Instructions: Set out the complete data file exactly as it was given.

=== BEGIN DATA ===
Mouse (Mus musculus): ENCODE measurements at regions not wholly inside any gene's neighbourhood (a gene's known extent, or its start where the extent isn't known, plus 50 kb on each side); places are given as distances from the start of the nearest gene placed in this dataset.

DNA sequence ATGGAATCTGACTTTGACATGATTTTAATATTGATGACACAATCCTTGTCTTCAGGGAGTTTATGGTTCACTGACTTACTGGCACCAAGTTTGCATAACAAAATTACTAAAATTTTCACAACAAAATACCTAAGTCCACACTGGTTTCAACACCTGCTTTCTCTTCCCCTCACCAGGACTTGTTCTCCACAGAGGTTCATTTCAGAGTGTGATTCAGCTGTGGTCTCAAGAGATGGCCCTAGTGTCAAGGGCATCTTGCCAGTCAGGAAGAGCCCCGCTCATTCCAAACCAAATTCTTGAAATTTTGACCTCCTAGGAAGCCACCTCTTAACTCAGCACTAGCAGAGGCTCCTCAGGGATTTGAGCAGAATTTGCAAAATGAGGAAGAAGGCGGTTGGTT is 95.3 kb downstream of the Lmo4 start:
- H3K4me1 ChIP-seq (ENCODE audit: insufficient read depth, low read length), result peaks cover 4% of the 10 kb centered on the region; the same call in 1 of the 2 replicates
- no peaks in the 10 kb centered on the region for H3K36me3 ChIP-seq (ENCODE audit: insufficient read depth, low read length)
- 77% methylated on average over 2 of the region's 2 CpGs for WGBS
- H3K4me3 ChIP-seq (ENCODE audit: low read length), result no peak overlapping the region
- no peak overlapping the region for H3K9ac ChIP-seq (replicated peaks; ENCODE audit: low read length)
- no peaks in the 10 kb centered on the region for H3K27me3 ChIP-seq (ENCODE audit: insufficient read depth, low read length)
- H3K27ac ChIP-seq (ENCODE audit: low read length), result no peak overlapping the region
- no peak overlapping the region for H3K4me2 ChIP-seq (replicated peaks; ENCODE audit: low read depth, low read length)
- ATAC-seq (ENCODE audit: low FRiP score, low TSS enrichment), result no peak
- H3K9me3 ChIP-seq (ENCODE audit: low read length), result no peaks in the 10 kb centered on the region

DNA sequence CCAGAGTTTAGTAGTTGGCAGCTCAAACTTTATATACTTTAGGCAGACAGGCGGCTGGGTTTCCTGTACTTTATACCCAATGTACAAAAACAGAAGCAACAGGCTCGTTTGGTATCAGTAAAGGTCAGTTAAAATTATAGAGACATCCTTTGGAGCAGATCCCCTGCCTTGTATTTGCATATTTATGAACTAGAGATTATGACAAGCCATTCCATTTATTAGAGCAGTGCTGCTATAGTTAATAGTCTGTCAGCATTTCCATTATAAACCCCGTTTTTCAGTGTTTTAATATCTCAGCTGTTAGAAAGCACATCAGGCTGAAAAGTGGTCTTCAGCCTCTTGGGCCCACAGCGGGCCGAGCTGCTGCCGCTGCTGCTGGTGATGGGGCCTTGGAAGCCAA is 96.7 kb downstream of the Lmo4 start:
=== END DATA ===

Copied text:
Mouse (Mus musculus): ENCODE measurements at regions not wholly inside any gene's neighbourhood (a gene's known extent, or its start where the extent isn't known, plus 50 kb on each side); places are given as distances from the start of the nearest gene placed in this dataset.

DNA sequence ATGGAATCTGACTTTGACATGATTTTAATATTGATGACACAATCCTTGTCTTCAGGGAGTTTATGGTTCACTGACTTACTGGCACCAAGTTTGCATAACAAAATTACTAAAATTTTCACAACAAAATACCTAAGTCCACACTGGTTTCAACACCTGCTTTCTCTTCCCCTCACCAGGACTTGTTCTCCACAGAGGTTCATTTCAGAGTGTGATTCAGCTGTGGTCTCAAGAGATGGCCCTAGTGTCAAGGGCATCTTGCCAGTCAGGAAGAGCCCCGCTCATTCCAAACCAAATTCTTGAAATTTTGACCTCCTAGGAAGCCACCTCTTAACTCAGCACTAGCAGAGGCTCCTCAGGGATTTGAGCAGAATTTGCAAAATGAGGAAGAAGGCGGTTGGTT is 95.3 kb downstream of the Lmo4 start:
- H3K4me1 ChIP-seq (ENCODE audit: insufficient read depth, low read length), result peaks cover 4% of the 10 kb centered on the region; the same call in 1 of the 2 replicates
- no peaks in the 10 kb centered on the region for H3K36me3 ChIP-seq (ENCODE audit: insufficient read depth, low read length)
- 77% methylated on average over 2 of the region's 2 CpGs for WGBS
- H3K4me3 ChIP-seq (ENCODE audit: low read length), result no peak overlapping the region
- no peak overlapping the region for H3K9ac ChIP-seq (replicated peaks; ENCODE audit: low read length)
- no peaks in the 10 kb centered on the region for H3K27me3 ChIP-seq (ENCODE audit: insufficient read depth, low read length)
- H3K27ac ChIP-seq (ENCODE audit: low read length), result no peak overlapping the region
- no peak overlapping the region for H3K4me2 ChIP-seq (replicated peaks; ENCODE audit: low read depth, low read length)
- ATAC-seq (ENCODE audit: low FRiP score, low TSS enrichment), result no peak
- H3K9me3 ChIP-seq (ENCODE audit: low read length), result no peaks in the 10 kb centered on the region

DNA sequence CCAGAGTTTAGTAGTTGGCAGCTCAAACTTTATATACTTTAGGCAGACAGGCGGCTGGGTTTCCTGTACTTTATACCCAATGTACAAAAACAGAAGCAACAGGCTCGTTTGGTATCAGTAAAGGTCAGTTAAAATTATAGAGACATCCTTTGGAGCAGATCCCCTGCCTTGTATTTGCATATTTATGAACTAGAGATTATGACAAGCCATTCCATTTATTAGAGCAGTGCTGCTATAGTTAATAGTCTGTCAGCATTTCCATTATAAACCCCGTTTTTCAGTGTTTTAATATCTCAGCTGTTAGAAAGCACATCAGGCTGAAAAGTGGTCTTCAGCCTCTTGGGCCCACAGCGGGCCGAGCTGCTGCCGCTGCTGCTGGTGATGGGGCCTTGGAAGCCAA is 96.7 kb downstream of the Lmo4 start: